Local chrome miners and ferrochrome producers are beginning to feel the heat following the fall in global prices of the commodity, amid fears that thousands of people in the industry could lose jobs as dealers hold on to the product for speculative purposes.
According to Fastmarkets, global prices for high-carbon ferrochrome fell by US$51 per tonne at the beginning of last month to around US$951980 dollars per tonne in China, a huge blow to local producers as the commodity began the year on a negative pricing trend.
A visit to some mining sites in the Midlands Province proved that miners are sitting on piles of chrome ore and ferrochrome, amid indications that dealers are speculating for an upward adjustment in pricing as demand for the product is expected to rise in the face of non-availability of the product on the market.
Spokesperson for Wel Mine, Mr Privilege Hwende said there are fears that people might begin to lose jobs in the industry if the situation does not change, while a small scale miner, Mr Sam Mapanzure called for a special arrangement in the procurement of fuel in the face of power outages for miners to remain viable.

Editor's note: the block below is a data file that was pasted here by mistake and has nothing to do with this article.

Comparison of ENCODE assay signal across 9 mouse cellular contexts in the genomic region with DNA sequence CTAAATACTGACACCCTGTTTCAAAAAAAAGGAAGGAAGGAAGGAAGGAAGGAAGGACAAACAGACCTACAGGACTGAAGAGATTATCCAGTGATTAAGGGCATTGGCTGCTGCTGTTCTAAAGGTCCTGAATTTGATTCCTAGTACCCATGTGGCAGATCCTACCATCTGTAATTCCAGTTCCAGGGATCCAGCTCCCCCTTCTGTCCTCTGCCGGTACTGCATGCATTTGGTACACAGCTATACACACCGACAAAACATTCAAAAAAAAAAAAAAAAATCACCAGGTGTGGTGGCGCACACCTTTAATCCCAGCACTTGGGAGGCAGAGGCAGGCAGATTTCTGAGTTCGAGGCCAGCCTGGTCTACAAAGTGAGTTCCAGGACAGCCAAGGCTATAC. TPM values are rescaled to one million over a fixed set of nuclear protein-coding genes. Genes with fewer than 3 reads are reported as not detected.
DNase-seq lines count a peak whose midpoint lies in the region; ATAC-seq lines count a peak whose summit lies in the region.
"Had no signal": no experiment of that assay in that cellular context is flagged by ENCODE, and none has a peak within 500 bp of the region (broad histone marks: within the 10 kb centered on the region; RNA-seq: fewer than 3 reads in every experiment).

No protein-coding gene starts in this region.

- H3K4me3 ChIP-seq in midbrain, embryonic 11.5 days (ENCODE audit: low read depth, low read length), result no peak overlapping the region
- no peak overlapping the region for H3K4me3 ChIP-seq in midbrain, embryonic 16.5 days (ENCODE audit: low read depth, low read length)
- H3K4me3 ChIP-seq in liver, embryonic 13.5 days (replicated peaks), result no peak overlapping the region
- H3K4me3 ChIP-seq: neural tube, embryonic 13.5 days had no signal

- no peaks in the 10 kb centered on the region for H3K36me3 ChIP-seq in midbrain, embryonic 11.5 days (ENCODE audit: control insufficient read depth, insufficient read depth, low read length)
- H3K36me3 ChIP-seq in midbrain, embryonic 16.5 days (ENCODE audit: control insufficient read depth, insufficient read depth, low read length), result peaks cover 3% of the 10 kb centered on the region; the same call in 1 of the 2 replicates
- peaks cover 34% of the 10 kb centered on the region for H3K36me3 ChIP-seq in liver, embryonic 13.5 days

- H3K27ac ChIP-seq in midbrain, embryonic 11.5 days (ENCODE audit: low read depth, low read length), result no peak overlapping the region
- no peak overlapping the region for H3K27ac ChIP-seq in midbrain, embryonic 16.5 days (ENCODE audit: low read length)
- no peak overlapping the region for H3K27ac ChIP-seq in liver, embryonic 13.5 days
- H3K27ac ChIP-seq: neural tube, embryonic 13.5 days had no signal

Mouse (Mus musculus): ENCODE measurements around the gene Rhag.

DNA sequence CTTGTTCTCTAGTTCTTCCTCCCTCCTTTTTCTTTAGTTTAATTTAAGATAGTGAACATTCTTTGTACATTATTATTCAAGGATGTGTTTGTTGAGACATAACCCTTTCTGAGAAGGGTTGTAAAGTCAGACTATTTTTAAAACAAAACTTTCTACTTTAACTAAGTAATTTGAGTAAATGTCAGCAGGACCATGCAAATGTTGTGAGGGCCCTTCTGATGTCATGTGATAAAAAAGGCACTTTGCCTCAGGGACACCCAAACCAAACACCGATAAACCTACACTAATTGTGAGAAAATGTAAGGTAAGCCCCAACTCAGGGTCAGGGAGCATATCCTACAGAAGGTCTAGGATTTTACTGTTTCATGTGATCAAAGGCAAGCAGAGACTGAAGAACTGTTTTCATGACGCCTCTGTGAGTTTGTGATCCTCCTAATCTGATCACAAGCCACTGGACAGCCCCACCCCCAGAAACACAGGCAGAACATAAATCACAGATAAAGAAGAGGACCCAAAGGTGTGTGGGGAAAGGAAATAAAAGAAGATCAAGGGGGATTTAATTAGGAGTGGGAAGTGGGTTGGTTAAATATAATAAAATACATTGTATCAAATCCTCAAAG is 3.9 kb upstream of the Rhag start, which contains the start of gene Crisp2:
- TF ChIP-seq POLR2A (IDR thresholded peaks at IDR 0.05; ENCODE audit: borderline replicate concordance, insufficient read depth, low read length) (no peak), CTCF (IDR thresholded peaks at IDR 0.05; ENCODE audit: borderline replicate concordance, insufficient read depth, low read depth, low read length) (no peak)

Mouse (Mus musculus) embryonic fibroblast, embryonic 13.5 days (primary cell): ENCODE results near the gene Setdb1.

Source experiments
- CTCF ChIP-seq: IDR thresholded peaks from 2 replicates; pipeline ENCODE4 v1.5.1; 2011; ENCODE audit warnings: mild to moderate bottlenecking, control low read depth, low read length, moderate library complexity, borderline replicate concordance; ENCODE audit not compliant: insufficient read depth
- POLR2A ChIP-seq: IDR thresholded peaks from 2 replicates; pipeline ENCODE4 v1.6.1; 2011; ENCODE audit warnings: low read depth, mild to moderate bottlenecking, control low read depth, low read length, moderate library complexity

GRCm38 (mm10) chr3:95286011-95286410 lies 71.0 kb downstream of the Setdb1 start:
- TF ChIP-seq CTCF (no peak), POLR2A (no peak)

Zimbabwe Miners Federation Vice President, Mr Marufu Sithole said although there are market problems in the chrome sector, miners are happy that the government ended the multi-currency regime through Statutory Instrument 142 as they can now buy mining equipment without a hustle.
“Yes indeed we are facing challenges after the drop in global prices of chrome in general. However, as chrome miners, we want to applaud the government for scrapping the multi-currency system as we were the most affected when it came to the procurement of the necessary equipment needed for us to do our work,” he said.
China, which is Zimbabwe’s biggest market for chrome, reduced domestic spot ferro-chrome prices after domestic suppliers reduced their offer prices, amid weaker demand following the release of lower June tenders, sparking an outcry by local producers who feel the move is meant to suffocate development in African economies.